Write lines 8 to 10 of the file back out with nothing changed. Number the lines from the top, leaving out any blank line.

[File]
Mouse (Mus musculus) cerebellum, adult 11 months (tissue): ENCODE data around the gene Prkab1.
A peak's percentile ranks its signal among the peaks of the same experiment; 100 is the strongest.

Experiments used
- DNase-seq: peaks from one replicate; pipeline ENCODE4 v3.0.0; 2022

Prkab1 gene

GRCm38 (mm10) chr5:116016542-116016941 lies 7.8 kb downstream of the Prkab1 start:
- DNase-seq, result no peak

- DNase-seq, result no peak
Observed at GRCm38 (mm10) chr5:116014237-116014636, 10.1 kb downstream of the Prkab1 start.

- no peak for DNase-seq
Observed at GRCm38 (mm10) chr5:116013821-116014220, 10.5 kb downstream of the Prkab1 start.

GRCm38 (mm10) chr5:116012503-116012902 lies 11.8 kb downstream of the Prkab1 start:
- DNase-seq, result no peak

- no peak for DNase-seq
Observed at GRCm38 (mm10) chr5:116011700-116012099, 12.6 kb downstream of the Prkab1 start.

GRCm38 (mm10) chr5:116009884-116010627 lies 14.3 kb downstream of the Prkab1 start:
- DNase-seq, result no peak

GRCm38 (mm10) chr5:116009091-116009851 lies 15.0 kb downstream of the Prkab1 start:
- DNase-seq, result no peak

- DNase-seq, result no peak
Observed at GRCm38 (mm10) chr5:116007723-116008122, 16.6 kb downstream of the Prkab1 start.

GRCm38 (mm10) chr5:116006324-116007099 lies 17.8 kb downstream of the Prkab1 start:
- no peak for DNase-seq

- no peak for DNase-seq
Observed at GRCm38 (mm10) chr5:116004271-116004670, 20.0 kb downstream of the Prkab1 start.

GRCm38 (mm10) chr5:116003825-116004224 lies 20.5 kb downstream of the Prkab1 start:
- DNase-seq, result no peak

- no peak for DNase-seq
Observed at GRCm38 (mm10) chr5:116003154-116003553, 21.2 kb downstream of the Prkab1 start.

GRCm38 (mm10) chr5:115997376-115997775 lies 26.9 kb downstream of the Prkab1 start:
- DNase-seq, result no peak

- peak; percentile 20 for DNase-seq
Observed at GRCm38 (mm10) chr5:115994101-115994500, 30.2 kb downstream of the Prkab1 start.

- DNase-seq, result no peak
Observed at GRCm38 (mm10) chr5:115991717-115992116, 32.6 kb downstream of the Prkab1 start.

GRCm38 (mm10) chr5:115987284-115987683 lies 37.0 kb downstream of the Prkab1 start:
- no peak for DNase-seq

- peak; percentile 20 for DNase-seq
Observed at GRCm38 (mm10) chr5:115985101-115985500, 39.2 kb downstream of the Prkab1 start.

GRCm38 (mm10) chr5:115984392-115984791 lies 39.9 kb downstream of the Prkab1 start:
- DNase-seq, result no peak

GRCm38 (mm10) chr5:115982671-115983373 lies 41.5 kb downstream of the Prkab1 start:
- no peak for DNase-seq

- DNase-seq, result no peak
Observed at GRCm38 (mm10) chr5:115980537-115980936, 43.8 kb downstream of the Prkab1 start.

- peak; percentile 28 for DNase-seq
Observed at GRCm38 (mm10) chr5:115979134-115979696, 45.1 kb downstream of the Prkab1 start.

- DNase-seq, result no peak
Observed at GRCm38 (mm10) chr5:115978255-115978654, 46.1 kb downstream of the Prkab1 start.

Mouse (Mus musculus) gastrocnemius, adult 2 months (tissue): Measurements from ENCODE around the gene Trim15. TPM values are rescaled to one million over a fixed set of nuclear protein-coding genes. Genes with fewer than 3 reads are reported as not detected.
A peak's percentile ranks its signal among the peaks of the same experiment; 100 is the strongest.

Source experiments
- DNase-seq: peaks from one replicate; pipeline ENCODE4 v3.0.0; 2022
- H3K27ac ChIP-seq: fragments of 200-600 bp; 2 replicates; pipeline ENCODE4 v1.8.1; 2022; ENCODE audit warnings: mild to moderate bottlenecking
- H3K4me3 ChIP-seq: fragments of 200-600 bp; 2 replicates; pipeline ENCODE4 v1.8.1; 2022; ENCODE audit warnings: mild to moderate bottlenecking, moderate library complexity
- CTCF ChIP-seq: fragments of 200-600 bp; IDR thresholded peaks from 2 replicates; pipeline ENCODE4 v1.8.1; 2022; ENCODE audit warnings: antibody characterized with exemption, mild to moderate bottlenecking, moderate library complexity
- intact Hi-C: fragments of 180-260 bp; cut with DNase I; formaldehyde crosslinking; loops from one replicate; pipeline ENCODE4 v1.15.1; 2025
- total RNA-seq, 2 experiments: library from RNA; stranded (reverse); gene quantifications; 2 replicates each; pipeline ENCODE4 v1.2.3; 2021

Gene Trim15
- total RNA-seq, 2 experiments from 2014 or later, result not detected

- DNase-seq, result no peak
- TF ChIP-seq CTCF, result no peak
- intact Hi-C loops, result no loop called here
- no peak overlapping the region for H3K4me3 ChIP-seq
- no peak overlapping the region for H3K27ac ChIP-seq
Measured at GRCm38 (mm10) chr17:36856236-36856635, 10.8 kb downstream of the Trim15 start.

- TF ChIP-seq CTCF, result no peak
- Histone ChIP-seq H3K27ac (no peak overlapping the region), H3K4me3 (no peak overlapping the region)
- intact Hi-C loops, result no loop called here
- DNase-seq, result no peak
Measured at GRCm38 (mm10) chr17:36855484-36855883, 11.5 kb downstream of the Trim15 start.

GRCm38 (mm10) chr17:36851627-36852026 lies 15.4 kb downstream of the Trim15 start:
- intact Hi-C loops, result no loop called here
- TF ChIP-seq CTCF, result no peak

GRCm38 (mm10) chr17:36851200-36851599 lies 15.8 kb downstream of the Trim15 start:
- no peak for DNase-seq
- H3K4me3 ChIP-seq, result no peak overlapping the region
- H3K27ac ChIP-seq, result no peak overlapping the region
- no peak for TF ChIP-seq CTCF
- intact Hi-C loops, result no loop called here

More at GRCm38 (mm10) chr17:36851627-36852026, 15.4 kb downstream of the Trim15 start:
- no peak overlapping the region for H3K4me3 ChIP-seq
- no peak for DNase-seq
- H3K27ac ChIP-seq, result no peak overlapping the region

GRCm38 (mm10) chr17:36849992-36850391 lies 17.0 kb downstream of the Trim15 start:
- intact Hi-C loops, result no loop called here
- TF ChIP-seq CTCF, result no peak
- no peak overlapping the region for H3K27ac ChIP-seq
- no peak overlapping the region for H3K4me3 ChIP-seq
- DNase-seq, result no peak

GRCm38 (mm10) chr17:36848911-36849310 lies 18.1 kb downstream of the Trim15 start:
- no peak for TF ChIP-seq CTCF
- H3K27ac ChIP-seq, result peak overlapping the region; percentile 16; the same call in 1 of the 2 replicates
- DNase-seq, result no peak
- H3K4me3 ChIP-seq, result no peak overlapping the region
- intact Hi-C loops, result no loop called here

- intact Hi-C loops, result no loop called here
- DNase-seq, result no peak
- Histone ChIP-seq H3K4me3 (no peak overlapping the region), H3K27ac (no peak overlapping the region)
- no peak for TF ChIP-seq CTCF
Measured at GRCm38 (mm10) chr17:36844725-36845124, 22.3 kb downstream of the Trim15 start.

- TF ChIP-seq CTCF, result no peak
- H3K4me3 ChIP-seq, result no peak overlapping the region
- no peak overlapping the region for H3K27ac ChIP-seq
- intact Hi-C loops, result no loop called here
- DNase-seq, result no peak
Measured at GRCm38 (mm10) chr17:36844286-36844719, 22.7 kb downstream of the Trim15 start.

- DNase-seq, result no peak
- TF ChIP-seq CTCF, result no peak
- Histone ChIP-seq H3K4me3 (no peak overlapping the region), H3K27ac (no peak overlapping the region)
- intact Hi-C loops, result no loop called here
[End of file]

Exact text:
- DNase-seq, result no peak
Observed at GRCm38 (mm10) chr5:116014237-116014636, 10.1 kb downstream of the Prkab1 start.

- no peak for DNase-seq